“No, I…” He swallows hard, his eyes flitting down to his injured leg. “I hate to ask you this, Pat, but would you mind bringing me my—” Before he can even finish asking, Patroclus is pressing a small, red pill into his hand. “How did you know that I…?” He takes the pill, regardless.

Patroclus shrugs, “Call it a hunch.” He bites his lip, “How are things at the gym? Did you get everything done?”

“Yeah. Yeah, I did.” He’s silent for a moment, before offering, “I… didn’t expect you to call Nyx.”

Patroclus tenses, “I… I just wanted to make sure that you were okay.” He takes a deep breath, “I’m sorry if that upset you. Is that why you’ve been sitting out here in the car for the last half-hour…?”

“I… no. It’s alright. I… Nyx was really helpful, and we had a really enlightening chat about Zagreus.” She’d even helped him to shed some light on his relationship with Patroclus, as well. Even if it had been her intention to take his mind off of the little ‘spat’ they’d had. “Thank you for that. I would’ve been there all night, otherwise.”

Patroclus doesn’t seem entirely convinced, “Really? Because you seemed really adamant about not wanting—or needing—any help when we talked on the phone.”

Achilles takes a deep, shuddering breath, “It’s… hard for me to admit that I need help, sometimes. I… I really want to be able to do everything that I can for myself, for as long as I can.” He meets Patroclus’ eyes, “But that doesn’t mean that I should have snapped at you like that. I’m sorry—”

“You don’t have anything to apologize for, love.” Patroclus says, though he does seem a bit happier to hear Achilles’ apology. “I’m just glad that everything worked out in the end.”

“I’m still sorry.” And then, softer, “For more than you know.”

“What was that?” Patroclus asks.

“Nothing,” Achilles forces a smile.

It takes a little while for the medicine to kick in. Patroclus seems more than happy to pass the time with him out in the garage, though he feels bad for pulling him away from his much-needed rest. There’s also no air-conditioning in the garage (which is, unfortunately, calling attention to the fact that he hadn’t bathed since… well, he can’t really remember when). He’s more than a little self-conscious about it, though he doesn’t know whether Patroclus has noticed (and even if he did notice, he would never call attention to it—he might gently recommend that they take a bath together at some point in the near future, like… now, but he’d never come right out and tell Achilles that he stank). But he’s a bit desperate for the closeness with his husband, so he tries to tamp down his embarrassment.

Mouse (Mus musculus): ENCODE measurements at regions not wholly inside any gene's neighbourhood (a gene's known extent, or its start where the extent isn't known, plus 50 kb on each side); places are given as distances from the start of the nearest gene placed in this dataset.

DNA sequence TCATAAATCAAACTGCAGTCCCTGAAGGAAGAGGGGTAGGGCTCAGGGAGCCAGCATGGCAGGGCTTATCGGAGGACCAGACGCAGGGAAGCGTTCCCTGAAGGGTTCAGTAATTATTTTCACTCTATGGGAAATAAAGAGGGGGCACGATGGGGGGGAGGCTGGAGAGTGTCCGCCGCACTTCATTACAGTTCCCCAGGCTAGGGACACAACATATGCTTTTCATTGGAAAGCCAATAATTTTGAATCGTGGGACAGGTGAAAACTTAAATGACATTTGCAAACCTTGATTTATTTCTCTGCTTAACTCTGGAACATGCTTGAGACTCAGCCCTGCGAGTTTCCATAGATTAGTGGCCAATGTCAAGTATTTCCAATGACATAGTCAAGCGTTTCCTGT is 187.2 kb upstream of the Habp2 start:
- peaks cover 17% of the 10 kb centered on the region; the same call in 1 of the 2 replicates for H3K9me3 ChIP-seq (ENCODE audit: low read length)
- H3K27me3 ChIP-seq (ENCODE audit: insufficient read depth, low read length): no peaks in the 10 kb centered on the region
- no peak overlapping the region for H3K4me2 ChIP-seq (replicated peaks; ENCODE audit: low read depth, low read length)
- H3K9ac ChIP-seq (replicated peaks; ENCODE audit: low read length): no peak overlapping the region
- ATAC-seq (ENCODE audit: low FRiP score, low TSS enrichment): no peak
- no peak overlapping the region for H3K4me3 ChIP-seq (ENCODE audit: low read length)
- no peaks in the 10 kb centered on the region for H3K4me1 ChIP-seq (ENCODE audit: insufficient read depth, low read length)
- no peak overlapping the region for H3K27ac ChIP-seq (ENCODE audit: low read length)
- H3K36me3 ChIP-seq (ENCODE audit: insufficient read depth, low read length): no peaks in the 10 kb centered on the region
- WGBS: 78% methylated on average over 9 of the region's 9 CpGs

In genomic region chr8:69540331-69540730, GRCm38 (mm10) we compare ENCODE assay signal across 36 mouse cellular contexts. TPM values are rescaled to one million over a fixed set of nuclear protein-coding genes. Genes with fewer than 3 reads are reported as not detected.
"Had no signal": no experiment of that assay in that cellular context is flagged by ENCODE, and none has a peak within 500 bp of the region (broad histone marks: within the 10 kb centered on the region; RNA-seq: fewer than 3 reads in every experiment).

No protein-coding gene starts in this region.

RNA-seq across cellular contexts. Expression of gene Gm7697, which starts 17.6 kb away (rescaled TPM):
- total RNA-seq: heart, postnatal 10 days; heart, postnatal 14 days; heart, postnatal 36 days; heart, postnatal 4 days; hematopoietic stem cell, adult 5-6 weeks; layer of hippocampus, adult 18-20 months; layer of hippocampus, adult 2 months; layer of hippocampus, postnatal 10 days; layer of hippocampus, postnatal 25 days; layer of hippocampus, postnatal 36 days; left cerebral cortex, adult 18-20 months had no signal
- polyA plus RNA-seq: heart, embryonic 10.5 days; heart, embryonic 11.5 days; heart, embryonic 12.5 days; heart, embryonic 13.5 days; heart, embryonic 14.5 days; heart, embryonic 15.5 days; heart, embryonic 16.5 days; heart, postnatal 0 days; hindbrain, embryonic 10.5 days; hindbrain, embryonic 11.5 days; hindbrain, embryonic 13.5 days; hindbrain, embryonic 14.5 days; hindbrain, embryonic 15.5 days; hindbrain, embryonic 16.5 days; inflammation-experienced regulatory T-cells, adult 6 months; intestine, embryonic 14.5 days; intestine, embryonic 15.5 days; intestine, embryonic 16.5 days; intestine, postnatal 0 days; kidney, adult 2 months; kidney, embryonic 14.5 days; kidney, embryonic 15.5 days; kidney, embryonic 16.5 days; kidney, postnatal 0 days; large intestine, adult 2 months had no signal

He thinks about asking after Pyrrhus. He knows that he’d promised he’d come home early, if only to assuage the little boy’s fears that something would happen to him while he was out of the house—but he still holds that he’d done the right thing in letting Zagreus leave early. He also knows that the little boy has quite the temper (one of the more unfortunate traits that he’d inherited from Achilles). Achilles wouldn’t be surprised if he’d lashed out at Patroclus, seeing him as an easy target—and that broke Achilles’ heart.

Patroclus must notice the way that Achilles’ mood has shifted, because he reaches out to tuck a stray hair behind Achilles’ ear… his hand trailing down to trace along the sharp curve of the other man’s jaw. He tilts Achilles’ head back, forcing his husband to make eye contact with him.

Exhausted brown eyes meet exhausted sea-glass green.

“What’s the matter, love?” He asks. Achilles is disinclined to answer, but… he doesn’t want the rift between himself and Patroclus to grow any bigger, either.

He takes a deep breath, “I was… actually wondering how your conversation went with Pyrrhus.”

Patroclus blinks. A long moment of silence stretches between them, and Achilles wonders whether or not he’s going to answer. Then, “He… told me that he’d had a dream about you dying, and that he’d asked to go to the gym with you today to… well, to keep an eye on you, and you’d turned him down.”

Achilles nods, “I… I don’t like telling him no, but I really don’t think he’d enjoy himself. There’s not really anything for him to do, and I can’t keep an eye on him the whole time, and—”

“You don’t have to explain yourself, Achilles. I understand. And… I think that he’ll understand, too. Once he calms down a bit.” Patroclus bites his lip, “He had a bit of a tantrum. It wouldn’t have been so bad, but he bumped into the kitchen table and knocked over a glass and—”